My love of storytelling began as a child, but it wasn’t until attending Norma Livo’s Storytelling Conference in the 1980s did I realize that people could actually tell stories to real audiences, not just their own children. It was during one of those early conferences that I heard about Germaine Dietsch and her experiences with ‘seniors’ and kids and how she was creating a volunteer storytelling program, called Spellbinders. It sounded charming and interesting, but not especially a program that fit where I was going at that time.
Years later, in 2000, I found myself in a position to think about Spellbinders again and began to envision how older volunteers and children in my community could be enriched in a unique way. Douglas County Library was growing by leaps and bounds and I was charged with finding ways to be engaged with all county agencies. My area of expertise was early and childhood literacy and so working with the school district was a high priority and a natural connection. By this time, away from the library, my engagement in the storytelling world had deepened and my interest in the educational benefits of storytelling had a sharpened focus. I began to think of ways to bring some community partners together to experience and promote the joyful, literacy-enhanced activity of storytelling.
My first step was to meet with Germaine and Al; it was easy to see how supportive they would be. Next, I knew that I would have to ‘sell’ the idea to the school district. In my role on another committee I had met the DCSD volunteer coordinator. It was to her that pitched the idea of a joint project between Douglas County Libraries and Douglas County School District, and it would be called Spellbinders. She loved the idea, but knew the DCSD was very careful about who came into classrooms and how time was used. She set up a meeting between me and the District Literacy Department Director. I came prepared with the first Spellbinder video (VHS) and lots of research showing the benefits of listening, folklore, and connections between generations for children. I expected to make a convincing argument, emphasizing that the Library would recruit and train the volunteers, provide all materials and support for volunteers.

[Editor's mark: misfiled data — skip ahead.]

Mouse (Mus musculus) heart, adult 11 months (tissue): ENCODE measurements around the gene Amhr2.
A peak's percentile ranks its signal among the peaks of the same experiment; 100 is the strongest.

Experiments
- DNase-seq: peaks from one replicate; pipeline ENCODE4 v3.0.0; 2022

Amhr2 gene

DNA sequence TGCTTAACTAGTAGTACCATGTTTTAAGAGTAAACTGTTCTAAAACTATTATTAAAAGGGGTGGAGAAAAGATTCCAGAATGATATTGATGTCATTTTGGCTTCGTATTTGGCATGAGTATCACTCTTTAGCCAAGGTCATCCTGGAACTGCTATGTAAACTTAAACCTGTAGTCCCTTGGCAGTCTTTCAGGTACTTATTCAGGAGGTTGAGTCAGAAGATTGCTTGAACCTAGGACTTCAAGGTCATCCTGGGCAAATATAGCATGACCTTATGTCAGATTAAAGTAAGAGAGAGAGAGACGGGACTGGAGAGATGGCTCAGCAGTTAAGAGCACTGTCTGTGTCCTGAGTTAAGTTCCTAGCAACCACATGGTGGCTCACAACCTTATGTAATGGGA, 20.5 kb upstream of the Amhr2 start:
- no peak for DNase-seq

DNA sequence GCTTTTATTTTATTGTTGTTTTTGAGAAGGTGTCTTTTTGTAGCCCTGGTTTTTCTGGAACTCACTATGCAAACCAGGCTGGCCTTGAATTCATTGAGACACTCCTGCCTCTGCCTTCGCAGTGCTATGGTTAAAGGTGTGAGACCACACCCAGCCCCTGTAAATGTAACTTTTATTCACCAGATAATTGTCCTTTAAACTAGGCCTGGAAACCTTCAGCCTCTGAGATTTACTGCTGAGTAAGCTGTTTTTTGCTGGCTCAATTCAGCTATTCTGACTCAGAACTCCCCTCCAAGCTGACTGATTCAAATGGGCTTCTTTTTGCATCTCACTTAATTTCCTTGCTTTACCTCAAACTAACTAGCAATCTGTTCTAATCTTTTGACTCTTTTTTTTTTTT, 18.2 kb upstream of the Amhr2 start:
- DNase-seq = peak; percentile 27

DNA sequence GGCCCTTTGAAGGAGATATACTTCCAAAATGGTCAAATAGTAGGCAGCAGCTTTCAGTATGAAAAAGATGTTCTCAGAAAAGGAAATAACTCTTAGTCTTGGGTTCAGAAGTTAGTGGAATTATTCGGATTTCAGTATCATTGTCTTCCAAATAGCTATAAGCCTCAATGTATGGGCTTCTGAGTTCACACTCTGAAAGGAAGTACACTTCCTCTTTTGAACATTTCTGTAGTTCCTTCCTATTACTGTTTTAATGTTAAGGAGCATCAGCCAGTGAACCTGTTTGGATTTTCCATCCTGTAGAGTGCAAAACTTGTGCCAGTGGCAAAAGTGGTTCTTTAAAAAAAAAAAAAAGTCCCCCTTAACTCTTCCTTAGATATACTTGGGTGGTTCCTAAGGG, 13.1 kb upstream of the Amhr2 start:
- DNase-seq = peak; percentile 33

Well, no convincing or arguing was needed. Before I finished my presentation the Literacy Directory said, “What a great idea! This is exactly what we need. We know that children need more listening experiences and that getting to know ‘seniors’ is a very valuable experience. Please go ahead with Spellbinders!”
From that point we drove full steam ahead. With Germaine’s guidance and Douglas County Libraries’ adoption of Spellbinders as an official program with a budget, we developed training materials and plans, advertised for volunteers, and created a system for placing Spellbinders in classrooms. Over the next twelve years, I had the privilege and pure fun of training all our new Spellbinders and maintaining the collaborative relationship with the school district. Countless thank-yous from teachers and children, and many touching tales from Spellbinders about their experiences later I retired. Spellbinders was one of many programs I was sad to leave.
I am happy to say that Spellbinders is still going strong in Douglas County and new people and staff have not needed to be convinced that the program is a wonderful opportunity for young and old.
Priscilla Queen, Storyteller, Early Literacy consultant, and grandmother to 5 grandchildren who love to hear a good story, well told